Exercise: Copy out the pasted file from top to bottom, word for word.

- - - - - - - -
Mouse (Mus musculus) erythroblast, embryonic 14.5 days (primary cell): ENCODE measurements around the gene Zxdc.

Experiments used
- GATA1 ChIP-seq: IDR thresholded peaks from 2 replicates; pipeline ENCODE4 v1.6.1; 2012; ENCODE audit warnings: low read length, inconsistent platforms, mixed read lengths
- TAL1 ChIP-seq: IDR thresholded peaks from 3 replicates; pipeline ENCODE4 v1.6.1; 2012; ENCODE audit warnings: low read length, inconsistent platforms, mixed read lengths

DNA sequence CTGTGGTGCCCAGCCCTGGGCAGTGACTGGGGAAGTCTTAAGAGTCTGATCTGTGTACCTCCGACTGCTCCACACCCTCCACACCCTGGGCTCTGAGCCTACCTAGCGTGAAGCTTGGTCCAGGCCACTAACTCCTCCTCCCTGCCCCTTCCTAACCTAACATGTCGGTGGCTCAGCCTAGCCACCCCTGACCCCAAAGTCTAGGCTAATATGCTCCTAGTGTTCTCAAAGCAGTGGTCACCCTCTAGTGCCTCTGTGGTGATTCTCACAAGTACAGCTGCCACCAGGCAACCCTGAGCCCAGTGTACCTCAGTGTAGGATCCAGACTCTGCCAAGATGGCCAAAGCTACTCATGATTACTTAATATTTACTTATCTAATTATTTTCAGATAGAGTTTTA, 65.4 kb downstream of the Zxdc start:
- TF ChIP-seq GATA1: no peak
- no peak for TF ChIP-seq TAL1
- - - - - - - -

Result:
Mouse (Mus musculus) erythroblast, embryonic 14.5 days (primary cell): ENCODE measurements around the gene Zxdc.

Experiments used
- GATA1 ChIP-seq: IDR thresholded peaks from 2 replicates; pipeline ENCODE4 v1.6.1; 2012; ENCODE audit warnings: low read length, inconsistent platforms, mixed read lengths
- TAL1 ChIP-seq: IDR thresholded peaks from 3 replicates; pipeline ENCODE4 v1.6.1; 2012; ENCODE audit warnings: low read length, inconsistent platforms, mixed read lengths

DNA sequence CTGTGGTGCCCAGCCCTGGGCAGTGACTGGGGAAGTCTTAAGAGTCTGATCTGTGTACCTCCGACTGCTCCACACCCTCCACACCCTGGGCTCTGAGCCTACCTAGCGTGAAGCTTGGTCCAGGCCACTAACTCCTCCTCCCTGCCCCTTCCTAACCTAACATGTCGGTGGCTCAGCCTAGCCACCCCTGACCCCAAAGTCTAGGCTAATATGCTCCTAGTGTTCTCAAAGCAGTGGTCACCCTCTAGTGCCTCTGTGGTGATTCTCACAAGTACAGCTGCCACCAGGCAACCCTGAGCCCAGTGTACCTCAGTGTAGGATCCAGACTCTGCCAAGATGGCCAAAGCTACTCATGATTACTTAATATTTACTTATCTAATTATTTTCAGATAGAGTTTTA, 65.4 kb downstream of the Zxdc start:
- TF ChIP-seq GATA1: no peak
- no peak for TF ChIP-seq TAL1